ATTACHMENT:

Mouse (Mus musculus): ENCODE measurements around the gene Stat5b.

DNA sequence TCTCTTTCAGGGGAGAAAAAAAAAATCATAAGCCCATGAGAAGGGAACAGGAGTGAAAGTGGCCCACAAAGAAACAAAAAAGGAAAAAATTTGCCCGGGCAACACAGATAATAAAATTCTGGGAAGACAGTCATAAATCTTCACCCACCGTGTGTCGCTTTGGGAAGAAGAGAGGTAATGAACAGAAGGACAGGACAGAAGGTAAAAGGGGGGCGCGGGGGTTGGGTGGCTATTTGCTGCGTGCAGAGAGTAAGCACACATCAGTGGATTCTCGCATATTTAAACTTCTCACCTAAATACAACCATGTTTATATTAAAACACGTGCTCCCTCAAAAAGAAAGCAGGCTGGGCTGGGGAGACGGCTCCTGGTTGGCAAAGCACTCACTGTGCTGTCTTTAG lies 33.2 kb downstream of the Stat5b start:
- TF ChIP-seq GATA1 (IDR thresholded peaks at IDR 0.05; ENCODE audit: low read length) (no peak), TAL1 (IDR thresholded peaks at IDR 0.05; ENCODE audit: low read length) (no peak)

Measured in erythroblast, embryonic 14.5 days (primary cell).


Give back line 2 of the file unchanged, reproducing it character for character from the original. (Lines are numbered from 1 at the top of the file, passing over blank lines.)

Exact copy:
DNA sequence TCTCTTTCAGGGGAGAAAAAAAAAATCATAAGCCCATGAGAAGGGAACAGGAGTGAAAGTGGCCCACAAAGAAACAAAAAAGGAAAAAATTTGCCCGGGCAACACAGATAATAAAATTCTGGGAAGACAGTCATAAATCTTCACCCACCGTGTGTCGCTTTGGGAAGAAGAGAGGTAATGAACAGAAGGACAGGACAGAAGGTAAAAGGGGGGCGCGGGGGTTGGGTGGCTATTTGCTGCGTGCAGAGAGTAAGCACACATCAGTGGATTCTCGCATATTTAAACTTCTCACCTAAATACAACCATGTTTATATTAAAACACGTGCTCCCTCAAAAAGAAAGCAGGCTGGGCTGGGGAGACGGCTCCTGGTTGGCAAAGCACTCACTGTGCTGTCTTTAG lies 33.2 kb downstream of the Stat5b start: